We are pleased to have our Haworth sales representative, Gina Nist, share her thoughts on Rex Miller, Phillip Williams, and Michael O’Neill’s book The Healthy Workplace Nudge. Make sure to order your copy or place a hold at your local library.
Our workplace wellness initiatives aren’t working! We spend $18,000 per employee on health costs and these costs will double before 2030. The Healthy Workplace Nudge works on tackling employee health and disengagement and profiles how 100 large organizations have fixed.
Chapter 5 – In Search of Wholeness
The team working on this book landed at the Mayo Clinic searching for the definition of what is “wellness“? Funnily enough, in 1828 wellness wasn’t even a word listed in the dictionary. Today wellness is defined as a “quality” or state of being in good health, especially as an actively sought goal. As there are many definitions that are similar to this, what we really need to be clear of is the difference between wellness and well-being. Well-being describes more of a holistic state of flourishing in mind and body. Many people will speak of wellness and us the same word but it can have a different meaning depending on who is using it. Wellness has become in a way a means to drive discussions with more focus on the how and not so much the why or who.
Here are some questions for you to think about in regards to wellness:
- As leaders in the organization, the question is what does wellness really mean to your company?
- What does it mean to your employees?
- Is it defined in a way that people understand?
Chapter 6 – Why Happiness Before Health
This chapter is about identifying happiness before health. Within the first few paragraphs, I found this interesting: Dr. Sood, a professor at the Mayo Clinic speaks to the 90-minute rule. He states our brains fatigue after 90 minutes of focused work. People cannot feel their brain pain because the brain doesn’t have nerve endings. When the brain is overlooked it’s like stressing a muscle. When do you know to slow down?
Most leaders know that an engaged mind is a happy mind. So why does happiness trail behind physical health by a large margin? Harvard created an app to track happiness and then studied user data. The findings were pretty much the same, noting a wandering mind is an unhappy mind. How happiness is defined can be viewed in many different ways. I think you have to consider many factors: Your overall mindset, environment, job, culture, physical being, surroundings, co-workers, leaders and much more. It is also our own personal attitudes that make or break our own personal happiness. Work is stressful, life is stressful. Facts or no facts, wellness or wellbeing. You can have the best job on earth with the best leaders but if you have a poor attitude you won’t be happy.
Chapter 7 – Where’s the Data? Inconvenient Truths
Most of us been told that spending money on a wellness program will provide 300% to 600% ROI. We accept this statistic with the idea that prevention must be less expensive than the cure. However, none of this is true. Traditional wellness programs don’t improve health outcomes, lower costs, change behavior, reduce chronic illness, or improve engagement.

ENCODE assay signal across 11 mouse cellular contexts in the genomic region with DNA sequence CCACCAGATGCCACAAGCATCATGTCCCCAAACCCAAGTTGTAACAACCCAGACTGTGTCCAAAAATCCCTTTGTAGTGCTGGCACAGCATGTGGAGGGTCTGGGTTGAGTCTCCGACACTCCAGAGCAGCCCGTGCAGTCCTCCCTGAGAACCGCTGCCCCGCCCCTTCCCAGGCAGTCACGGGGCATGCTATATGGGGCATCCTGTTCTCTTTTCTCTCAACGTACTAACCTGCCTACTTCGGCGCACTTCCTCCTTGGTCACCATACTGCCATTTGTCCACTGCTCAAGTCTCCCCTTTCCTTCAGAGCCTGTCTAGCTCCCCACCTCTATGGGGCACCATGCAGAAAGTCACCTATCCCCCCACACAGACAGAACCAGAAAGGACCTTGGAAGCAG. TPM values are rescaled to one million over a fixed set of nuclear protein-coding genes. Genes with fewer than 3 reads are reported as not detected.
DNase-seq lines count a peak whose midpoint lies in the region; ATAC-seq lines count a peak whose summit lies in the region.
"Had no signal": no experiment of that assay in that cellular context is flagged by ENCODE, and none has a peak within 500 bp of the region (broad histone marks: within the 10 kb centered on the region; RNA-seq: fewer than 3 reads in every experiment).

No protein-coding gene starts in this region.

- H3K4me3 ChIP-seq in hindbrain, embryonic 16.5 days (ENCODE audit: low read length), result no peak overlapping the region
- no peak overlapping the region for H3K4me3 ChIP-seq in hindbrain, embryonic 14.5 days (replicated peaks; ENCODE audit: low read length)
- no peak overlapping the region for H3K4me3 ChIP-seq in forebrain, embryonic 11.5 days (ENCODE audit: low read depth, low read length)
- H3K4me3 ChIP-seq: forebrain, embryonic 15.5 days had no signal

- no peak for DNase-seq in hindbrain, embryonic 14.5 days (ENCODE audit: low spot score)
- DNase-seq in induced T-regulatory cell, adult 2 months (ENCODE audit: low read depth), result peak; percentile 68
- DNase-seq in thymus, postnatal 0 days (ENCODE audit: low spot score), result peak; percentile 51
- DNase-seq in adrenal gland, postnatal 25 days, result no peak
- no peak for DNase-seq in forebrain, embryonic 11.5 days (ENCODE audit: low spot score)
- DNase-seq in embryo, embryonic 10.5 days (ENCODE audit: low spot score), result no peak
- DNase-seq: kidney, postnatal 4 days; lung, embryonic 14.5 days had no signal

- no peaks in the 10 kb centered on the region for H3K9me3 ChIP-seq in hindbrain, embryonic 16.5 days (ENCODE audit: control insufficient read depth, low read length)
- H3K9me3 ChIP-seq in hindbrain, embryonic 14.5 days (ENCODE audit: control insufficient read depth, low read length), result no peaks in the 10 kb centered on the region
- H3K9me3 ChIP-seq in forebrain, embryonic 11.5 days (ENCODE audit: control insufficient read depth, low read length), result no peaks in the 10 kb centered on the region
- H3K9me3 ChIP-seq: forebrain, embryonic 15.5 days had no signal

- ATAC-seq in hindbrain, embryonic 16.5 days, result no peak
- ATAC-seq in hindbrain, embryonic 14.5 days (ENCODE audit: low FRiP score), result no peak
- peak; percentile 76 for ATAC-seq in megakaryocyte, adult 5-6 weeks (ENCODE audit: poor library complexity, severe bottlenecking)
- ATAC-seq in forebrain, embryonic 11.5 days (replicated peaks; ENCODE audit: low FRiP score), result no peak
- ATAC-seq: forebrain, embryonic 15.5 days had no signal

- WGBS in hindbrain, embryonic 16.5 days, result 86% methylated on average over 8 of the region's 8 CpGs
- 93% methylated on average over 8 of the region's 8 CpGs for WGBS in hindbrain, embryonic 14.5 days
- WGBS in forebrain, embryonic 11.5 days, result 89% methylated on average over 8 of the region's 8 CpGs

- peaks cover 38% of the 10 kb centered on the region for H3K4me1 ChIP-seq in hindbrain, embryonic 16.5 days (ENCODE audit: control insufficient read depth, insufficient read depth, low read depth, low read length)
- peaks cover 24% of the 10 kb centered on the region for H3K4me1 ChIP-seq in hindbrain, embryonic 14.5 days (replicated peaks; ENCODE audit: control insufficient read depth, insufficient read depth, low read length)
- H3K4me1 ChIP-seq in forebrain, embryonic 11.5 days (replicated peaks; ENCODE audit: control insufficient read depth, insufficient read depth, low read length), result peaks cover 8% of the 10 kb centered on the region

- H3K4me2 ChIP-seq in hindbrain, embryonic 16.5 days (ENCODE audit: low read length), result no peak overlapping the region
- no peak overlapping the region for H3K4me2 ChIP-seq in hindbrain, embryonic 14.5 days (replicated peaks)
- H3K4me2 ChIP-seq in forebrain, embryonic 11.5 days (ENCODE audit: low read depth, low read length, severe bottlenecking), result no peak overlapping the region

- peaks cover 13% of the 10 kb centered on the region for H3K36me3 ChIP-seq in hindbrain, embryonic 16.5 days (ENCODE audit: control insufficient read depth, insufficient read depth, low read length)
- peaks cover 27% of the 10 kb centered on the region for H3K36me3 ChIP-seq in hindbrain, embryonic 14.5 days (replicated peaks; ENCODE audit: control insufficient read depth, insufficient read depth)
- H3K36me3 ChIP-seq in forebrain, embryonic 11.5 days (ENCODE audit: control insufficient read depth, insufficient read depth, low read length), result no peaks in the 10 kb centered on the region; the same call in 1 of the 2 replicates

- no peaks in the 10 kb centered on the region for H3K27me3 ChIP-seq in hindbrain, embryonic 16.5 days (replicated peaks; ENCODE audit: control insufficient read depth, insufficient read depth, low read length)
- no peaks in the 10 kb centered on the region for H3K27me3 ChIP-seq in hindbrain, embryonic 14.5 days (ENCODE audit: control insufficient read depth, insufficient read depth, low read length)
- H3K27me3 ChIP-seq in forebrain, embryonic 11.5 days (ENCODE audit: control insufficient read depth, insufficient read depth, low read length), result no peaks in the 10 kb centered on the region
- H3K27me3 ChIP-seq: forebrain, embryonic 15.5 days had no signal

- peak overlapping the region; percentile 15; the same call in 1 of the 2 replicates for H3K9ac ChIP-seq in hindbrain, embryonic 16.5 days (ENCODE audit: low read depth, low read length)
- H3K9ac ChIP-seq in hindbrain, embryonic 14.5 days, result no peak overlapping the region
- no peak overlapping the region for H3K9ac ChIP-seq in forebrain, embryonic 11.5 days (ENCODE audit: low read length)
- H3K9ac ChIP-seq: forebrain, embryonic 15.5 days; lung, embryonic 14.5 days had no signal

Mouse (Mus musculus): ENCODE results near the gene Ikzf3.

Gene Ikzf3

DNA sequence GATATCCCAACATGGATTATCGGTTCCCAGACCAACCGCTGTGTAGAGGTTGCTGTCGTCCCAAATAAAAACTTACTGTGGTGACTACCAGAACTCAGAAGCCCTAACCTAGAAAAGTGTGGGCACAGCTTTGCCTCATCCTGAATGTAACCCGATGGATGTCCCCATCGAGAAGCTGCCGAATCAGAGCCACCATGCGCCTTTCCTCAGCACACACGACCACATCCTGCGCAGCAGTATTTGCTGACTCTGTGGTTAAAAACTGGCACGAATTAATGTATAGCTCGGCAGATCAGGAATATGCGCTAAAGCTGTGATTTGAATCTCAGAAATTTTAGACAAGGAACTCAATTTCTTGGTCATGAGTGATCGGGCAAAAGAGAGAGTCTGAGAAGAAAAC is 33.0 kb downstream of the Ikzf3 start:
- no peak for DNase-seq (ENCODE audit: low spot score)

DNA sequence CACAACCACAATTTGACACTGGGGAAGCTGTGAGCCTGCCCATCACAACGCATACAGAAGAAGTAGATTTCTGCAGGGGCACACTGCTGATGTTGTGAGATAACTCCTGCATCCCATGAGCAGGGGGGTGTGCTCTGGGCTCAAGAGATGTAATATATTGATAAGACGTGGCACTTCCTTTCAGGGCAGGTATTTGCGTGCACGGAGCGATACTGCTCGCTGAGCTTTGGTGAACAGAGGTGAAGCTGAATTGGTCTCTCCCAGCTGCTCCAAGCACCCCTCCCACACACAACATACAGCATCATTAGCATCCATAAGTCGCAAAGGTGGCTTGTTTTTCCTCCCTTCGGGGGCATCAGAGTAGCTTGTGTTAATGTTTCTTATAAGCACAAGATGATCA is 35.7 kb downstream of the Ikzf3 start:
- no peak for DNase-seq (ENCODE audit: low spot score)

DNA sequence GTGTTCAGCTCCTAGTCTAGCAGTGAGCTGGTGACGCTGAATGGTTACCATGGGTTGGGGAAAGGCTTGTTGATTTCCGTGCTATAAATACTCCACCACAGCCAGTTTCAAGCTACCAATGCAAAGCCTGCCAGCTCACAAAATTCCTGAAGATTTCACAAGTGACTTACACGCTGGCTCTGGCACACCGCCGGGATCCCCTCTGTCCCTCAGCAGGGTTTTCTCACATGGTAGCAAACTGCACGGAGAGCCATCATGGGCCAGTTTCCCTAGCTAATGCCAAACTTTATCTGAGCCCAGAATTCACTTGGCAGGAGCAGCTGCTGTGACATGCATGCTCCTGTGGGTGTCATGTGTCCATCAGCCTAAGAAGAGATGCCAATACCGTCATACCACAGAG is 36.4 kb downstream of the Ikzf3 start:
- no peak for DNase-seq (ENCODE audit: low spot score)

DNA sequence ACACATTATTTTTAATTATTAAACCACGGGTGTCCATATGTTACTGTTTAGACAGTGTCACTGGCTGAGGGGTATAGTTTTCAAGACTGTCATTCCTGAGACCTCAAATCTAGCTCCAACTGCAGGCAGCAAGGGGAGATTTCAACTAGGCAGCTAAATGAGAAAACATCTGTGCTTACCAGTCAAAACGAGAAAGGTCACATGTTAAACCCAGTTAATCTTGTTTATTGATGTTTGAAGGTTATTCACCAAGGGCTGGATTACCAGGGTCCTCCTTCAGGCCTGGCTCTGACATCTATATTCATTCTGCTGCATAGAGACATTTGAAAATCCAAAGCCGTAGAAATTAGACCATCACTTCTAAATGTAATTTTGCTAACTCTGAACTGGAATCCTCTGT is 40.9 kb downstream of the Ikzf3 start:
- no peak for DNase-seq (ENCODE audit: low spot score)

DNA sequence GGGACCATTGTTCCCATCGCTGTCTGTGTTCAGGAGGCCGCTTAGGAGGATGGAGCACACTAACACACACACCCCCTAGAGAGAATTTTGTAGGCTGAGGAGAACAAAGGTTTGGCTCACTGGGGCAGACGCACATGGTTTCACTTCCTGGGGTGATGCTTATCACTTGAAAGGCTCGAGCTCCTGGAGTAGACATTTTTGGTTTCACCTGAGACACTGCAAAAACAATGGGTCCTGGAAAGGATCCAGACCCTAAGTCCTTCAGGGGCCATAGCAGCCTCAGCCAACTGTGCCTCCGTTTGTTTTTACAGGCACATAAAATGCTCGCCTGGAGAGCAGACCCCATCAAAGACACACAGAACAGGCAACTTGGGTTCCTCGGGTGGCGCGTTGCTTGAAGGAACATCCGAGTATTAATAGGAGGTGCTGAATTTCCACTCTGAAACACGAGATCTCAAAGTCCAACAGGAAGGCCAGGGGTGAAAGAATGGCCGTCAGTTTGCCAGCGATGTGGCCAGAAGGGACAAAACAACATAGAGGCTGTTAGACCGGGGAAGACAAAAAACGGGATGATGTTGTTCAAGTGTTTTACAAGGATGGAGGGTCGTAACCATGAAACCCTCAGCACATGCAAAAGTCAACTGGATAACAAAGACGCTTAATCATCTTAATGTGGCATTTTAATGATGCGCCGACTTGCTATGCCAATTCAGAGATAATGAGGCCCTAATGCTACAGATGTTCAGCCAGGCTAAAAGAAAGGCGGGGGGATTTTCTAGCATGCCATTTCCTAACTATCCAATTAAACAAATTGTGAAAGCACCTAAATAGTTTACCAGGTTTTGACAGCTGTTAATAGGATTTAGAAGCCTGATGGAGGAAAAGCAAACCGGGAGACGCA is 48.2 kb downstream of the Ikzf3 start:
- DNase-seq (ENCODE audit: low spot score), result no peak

The authors interviewed Al Lewis, author of Nobody Believes the Numbers: Distinguishing Fact from Fiction in Population Health Management. Lewis points out that health costs are not representative of the true population health costs or risks. Most wellness programs are divided into two groups: disease management and lifestyle management. The issue with tackling wellness in this way comes down to four factors:
- People with chronic illness are less likely to participate
- Education and incentives don’t change unhealthy behavior
- Because wellness programs often reshuffle every November, they lack the continuity to address long-term health
- Chronic illness takes years to develop and years to manage or reverse.
To speak simply, wellness programs aren’t used by the employees we wish to help and wellness programs can’t address the fact that the symptoms we see today are the result of a decade of poor behavior. If these facts are convincing enough, companies don’t just lose money on expensive wellness programs they also lose the time and productivity of their workers while they are participating in wellness programs.
Chapter 8 – The Mystery of Hospitality: Experiencing the Human Touch
As leaders want happy and healthy employees and a good ROI. How do leaders pierce the veil to prevent good intentions from having unintended negative effects? Dr. Michael Roizen says that he realized he needed to, “move to an empathetic positive future” to act as a guard against cold rationality’s assault on common sense.
Leadership needs to be personal since we can’t care for those we don’t know. Miller says, “At it’s best, leadership is social and engaging. Everyone has a stake in happiness and health. Leaders can start improving the health, happiness, and vitality of their organizations by reducing friction.”
If you want to create a workplace that is good for people, then leaders must:
- Appreciate – give a damn about- their employees
- Walk the talk and deliver a compelling vision
- Take the long view
- Build and maintain a healthy and caring culture
- Weed out resistance to change
- Stand strong during good times and down cycles
- Build an ecosystem with such excellence and strength that the culture will endure in all seasons and under new leadership.